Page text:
For a second sequel to a hit movie that had a specific moment more than 20 years ago, starring a cast that mostly doesn’t have much else to do these days, My Big Fat Greek Wedding 3 is surprisingly winning and charming.
The original My Big Fat Greek Wedding was one of those stories where an obscure performer made the role of a lifetime. Nia Vardalos wrote, directed and starred in a film that paid tribute to her own loud, pushy, and expansive Greek-American family, as they resist but ultimately embrace her non-Greek fiancé (John Corbett). The original movie had an appeal that went far beyond just those of Greek extraction, and it ended up the surprise box office hit of 2002.
The second film arrived in 2016, and now there’s a third, once again directed by Vardalos and bringing back the entire cast (minus Michael Constantine, who played her father and died in 2021). The new movie has the entire family traveling to their father’s Greek hometown following his death, seeking to deliver a diary to his three childhood friends.
Vardalos and Corbett are back as the central couple; between this and the Sex and the City series And Just Like That, it’s been a season of John Corbett revisiting all of his romantic entanglements from decades past. They’re with their daughter Paris (Elena Kampouris), born at the end of the first movie and now a college freshman. The aunts and uncles are back too, played by the likes of Louis Mandylor, Andrea Martin and Maria Vacratsis, and the script gives them all lots of very funny lines. There are plenty of surprises, and a bit of drama, but as always with this series, everyone forgives each other and gets along eventually.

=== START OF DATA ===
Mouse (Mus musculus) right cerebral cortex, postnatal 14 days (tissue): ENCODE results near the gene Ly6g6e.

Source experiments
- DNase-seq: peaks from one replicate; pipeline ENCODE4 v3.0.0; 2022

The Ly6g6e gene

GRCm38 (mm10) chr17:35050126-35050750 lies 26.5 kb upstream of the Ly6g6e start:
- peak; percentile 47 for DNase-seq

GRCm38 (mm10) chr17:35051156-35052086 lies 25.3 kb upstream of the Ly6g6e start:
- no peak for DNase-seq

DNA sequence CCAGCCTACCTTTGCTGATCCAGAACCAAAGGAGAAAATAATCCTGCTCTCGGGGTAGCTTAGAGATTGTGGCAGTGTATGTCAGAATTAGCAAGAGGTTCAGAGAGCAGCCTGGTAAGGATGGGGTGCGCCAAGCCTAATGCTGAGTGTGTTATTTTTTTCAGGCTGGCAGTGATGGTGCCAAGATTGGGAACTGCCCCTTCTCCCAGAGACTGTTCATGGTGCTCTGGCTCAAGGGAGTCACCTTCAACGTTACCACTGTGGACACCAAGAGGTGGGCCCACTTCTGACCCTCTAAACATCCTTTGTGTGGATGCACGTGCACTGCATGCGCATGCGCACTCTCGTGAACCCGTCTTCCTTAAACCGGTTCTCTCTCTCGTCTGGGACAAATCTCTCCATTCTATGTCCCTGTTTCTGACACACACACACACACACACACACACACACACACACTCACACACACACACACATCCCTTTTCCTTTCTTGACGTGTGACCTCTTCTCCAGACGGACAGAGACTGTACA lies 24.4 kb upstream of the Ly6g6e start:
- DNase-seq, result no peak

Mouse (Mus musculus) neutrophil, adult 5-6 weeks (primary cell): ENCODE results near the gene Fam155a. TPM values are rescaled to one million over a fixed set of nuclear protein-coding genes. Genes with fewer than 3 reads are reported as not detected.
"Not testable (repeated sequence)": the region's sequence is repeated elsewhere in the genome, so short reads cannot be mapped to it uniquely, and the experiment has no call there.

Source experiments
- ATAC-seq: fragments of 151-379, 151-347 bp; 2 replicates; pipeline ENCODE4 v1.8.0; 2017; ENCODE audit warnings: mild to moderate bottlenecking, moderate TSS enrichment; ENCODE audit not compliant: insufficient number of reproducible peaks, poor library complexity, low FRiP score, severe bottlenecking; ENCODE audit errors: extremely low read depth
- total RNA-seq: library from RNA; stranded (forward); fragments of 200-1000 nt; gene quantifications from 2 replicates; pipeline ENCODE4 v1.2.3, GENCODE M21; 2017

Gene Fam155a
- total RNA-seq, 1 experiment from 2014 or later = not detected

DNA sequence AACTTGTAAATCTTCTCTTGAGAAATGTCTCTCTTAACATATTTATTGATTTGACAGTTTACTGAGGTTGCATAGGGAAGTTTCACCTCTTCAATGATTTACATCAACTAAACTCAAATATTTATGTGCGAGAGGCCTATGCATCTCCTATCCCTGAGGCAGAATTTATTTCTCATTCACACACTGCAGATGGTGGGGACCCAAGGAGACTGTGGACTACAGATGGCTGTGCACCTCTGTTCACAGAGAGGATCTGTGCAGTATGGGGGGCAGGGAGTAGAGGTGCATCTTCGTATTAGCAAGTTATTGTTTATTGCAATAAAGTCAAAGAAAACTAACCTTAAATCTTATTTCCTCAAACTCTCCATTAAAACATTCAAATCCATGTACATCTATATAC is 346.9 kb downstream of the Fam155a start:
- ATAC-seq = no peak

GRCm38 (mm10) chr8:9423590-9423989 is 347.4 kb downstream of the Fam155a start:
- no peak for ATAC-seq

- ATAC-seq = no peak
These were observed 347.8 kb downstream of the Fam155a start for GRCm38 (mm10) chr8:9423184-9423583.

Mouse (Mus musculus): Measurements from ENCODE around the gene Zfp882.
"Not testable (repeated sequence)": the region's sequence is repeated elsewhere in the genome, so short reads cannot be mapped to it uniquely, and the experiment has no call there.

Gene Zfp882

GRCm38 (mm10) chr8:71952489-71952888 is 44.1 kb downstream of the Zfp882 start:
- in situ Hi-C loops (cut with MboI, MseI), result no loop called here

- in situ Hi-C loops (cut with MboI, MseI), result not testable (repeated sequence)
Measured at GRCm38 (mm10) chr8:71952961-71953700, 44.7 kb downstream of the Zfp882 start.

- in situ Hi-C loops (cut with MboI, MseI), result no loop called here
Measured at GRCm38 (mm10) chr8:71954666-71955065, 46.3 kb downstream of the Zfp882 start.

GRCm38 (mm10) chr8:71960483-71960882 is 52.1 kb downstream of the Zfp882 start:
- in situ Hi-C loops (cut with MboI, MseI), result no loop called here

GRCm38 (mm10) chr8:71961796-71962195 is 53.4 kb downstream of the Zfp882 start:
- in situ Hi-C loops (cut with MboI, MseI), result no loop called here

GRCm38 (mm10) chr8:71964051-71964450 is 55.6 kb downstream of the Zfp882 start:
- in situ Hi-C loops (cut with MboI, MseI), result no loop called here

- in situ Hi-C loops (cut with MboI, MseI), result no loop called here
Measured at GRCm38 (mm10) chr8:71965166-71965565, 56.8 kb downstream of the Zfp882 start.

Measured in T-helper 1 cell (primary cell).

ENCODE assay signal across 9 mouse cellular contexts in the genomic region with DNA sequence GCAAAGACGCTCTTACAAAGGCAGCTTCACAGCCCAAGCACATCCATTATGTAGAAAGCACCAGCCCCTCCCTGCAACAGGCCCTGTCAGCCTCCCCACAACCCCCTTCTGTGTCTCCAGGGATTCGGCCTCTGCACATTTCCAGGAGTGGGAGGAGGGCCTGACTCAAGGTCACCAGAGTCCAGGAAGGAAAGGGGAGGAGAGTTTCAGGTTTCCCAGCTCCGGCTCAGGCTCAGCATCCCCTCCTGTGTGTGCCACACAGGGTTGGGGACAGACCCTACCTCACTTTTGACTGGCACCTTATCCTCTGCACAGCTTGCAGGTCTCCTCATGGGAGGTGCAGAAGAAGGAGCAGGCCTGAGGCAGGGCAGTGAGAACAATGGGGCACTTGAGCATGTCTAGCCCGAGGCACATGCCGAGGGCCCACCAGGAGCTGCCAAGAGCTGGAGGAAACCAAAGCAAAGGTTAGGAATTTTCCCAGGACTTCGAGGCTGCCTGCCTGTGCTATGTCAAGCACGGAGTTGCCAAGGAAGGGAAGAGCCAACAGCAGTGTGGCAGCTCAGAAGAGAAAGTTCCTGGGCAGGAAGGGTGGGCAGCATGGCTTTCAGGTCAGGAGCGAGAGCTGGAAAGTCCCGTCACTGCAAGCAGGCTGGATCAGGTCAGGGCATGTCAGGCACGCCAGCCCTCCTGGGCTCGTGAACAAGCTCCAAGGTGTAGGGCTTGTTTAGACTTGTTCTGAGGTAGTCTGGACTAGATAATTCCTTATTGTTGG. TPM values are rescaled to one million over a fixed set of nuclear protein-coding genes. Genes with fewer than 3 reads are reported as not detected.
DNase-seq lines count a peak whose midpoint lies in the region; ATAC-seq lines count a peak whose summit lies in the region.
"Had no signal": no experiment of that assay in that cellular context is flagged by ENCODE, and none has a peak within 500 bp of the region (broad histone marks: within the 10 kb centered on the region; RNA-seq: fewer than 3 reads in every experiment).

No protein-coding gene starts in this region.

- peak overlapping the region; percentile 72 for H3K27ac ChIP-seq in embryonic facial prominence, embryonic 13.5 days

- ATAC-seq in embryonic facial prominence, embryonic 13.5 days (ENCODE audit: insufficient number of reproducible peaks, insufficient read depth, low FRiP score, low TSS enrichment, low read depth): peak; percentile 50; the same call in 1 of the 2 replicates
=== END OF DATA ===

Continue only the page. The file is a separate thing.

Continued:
Is this one of those movies that feels a lot like an excuse by everyone involved to take a paid vacation to an exotic locale? You bet, and I felt bad for Lainie Kazan, as the mom, who didn’t go to go Greece with the others. But the film uses its Greek locations well, and finds some outstanding actors to place the Greek roles. They’re led by Melina Kotselou, who just about walks away with the film as “Victory,” the exuberant mayor of the small town who, it’s hinted, is nonbinary.
There’s a lot that doesn’t add up. This large family taking a trip to a foreign country hasn’t prepared at all, including not having hotels lined up. The trip is predicated on the idea that they’ll be able to locate a trio of old men who they’ve never bet before, somewhere in Greece, and these three 80-year-olds will all end up still alive and able to travel.
There’s the inevitable wedding, but it ends up being between two characters we’ve never met before. And the entire payoff of the hand-the-diary-to-the-old-friends plot is dispensed with as part of a montage, and we’re never told what was in the diary or why it was important.
But the film’s so charming that none of that really matters.